Who Tells Martha Quinn What to Do with Her Roll from Tv Rock? Try Stepmom Jane Bryant Quinn
As a video jockey on cable's hugely popular rock music network, Music Television (MTV), Martha Quinn, 23, knows all about heavy metal. But when it comes to small change, she tunes in another star on her family network: Jane Bryant Quinn, 44, the ubiquitous personal finance adviser and author of 1979's hit guide Everyone's Money Book. In return for tips, Martha teaches her stepmother, Jane, about hot rockers like Oingo Boingo or Adam Ant. Not exactly the fairest exchange. Said Jane, during a visit to MTV's Manhattan studio: "This is my favorite way to watch MTV: all Martha and less music."
At least Jane now knows how Martha earns more than 200 fan letters a week from MTV's audience of 10 million subscribers. Since the channel's August 1981 debut, Martha and four other veejays have revved up rock fans by chatting between the three-to-five-minute musical videotapes that provide most of the round-the-clock programming. Each morning she studies up on the day's choices among the 1,000 videos in MTV's library, of which some are straight concerts, others are staged like minidramas, and all are provided by record firms. Then, when she isn't interviewing folks like Billy Joel or Yoko Ono, she spends an hour taping the 30 or so brief appearances she makes on one of her daily five-hour afternoon shows.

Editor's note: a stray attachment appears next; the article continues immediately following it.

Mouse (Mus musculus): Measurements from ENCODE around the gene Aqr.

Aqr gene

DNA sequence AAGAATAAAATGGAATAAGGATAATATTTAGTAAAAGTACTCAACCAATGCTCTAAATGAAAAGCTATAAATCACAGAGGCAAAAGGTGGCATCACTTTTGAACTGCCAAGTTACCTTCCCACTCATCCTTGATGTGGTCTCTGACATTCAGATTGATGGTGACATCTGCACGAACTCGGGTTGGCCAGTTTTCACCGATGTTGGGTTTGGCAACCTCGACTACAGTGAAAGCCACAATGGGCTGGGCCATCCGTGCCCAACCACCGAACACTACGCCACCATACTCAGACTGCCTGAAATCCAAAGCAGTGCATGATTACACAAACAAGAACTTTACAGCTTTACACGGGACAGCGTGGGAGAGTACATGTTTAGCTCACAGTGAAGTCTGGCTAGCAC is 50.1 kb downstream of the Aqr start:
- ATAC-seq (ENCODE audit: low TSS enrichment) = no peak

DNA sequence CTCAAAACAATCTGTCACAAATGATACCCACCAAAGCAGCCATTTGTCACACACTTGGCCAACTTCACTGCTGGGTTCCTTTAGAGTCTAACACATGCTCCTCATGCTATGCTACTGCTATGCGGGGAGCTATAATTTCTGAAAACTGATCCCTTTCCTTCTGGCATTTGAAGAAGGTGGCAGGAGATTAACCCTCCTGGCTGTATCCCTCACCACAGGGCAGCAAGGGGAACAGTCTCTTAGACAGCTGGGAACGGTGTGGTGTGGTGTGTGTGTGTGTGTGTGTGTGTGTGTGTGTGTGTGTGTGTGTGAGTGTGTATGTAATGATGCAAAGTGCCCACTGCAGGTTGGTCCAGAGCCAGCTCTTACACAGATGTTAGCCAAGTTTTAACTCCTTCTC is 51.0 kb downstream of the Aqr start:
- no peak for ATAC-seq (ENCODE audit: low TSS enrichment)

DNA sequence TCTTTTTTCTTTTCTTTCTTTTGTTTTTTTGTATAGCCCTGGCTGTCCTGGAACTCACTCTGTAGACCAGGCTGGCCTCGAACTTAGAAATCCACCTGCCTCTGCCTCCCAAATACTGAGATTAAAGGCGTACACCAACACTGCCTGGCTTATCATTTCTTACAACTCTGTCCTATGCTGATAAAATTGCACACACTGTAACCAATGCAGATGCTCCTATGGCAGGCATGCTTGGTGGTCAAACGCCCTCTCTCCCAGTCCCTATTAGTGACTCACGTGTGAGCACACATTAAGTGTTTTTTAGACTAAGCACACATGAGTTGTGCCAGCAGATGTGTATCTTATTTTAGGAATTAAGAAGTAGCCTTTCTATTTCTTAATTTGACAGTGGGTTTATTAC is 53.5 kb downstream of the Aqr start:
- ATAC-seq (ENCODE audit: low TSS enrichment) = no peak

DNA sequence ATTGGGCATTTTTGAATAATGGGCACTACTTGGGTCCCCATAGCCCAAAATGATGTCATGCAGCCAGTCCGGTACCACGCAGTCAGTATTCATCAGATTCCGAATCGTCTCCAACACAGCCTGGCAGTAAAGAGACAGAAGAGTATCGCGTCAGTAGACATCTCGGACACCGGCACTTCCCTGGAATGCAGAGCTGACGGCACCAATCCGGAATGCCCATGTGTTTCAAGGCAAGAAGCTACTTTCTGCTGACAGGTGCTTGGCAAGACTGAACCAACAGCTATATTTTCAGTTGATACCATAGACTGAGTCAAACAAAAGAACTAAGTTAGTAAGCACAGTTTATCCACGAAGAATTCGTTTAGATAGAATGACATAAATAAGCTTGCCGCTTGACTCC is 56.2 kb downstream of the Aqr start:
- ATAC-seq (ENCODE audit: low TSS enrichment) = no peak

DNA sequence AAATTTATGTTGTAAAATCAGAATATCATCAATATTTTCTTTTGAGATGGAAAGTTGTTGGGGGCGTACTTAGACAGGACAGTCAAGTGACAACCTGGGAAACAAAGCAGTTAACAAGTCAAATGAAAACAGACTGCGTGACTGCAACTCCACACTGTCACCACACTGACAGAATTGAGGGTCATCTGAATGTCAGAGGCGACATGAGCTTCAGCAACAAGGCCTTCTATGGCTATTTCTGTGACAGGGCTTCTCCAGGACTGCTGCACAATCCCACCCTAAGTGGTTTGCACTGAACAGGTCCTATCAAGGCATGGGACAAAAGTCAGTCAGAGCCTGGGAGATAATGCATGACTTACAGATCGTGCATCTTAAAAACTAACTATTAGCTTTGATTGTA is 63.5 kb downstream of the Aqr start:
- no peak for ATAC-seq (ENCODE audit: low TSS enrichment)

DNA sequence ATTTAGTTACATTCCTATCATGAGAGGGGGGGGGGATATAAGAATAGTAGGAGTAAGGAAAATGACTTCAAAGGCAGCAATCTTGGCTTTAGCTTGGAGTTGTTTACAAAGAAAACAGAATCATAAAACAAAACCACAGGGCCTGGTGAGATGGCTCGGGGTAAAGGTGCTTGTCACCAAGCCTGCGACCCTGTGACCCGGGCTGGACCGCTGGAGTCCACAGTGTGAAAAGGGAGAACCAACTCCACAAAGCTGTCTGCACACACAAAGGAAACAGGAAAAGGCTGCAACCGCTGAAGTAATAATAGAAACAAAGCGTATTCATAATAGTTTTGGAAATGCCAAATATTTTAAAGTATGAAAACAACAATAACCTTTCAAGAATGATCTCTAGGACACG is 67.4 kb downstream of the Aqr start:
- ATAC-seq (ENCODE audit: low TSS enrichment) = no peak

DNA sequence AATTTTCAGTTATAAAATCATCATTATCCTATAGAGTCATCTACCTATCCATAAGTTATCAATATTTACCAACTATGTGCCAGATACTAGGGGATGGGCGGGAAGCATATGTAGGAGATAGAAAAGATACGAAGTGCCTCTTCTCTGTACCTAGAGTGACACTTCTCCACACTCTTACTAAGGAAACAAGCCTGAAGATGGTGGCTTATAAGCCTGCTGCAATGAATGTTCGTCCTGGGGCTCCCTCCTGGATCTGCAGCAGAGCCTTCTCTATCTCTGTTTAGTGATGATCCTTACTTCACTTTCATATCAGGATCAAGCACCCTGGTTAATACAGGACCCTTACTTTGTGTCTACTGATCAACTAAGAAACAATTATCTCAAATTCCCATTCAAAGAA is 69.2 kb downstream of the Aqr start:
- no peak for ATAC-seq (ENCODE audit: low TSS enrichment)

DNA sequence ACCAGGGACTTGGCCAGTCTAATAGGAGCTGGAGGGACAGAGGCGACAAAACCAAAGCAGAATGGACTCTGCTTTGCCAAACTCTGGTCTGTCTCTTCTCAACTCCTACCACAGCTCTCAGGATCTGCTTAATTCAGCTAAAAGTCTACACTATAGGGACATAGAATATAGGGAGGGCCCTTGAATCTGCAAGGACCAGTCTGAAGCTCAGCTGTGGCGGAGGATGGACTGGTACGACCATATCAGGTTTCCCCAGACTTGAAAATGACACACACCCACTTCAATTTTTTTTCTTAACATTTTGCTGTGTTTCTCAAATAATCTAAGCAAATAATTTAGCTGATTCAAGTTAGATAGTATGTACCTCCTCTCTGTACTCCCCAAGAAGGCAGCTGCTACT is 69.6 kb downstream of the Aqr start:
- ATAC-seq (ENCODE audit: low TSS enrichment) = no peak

"At first I thought a veejay sat on camera and played records," says Martha, recalling her MTV audition. As a broadcast journalism major at New York University, she had run three campus radio shows and acted in 15 TV ads for such products as Hallmark Cards and Chicken McNuggets. But her unfamiliarity with rock video was offset by her pert (5'1") good looks, chirrupy voice and natural rapport with viewers. Says MTV executive producer Julian Goldberg: "It's as if Martha were born to be on TV. She relates to a camera the way the rest of us relate to people."
Martha grew up in Ossining, N.Y. with her mom, Nina Pattison, now a retirement counselor in Boston. Her father and second wife Jane married in 1967 and later settled in Chappaqua, N.Y., where he practices law. Though Jane's work load includes CBS Morning News spots, columns for Newsweek and newspapers, and lectures, she and Martha are very close. "When I talk about my parents, I'm talking about three people," says Martha. "My own mother put the creative seed in me but Janey taught me discipline and perseverence."
She also advised Martha on what to do with a salary that she'll describe only as "in five figures": Buy a co-op and open a money market fund. Martha did both, and now lives in a one-bedroom Greenwich Village apartment she bought for $87,500. She shares the pad with boyfriend Adam Kimmel, 22, a movie cameraman who worked on My Favorite Year.
Recently Jane visited Martha's digs to help unpack boxes that had been untouched since November. Jane reached into one and pulled out a skinny necktie. Jane: "This is the world's ugliest tie." Martha: "Mom, that's New Wave!" "Looks like old garbage to me." Ah, that old familiar tune—the generation gap.
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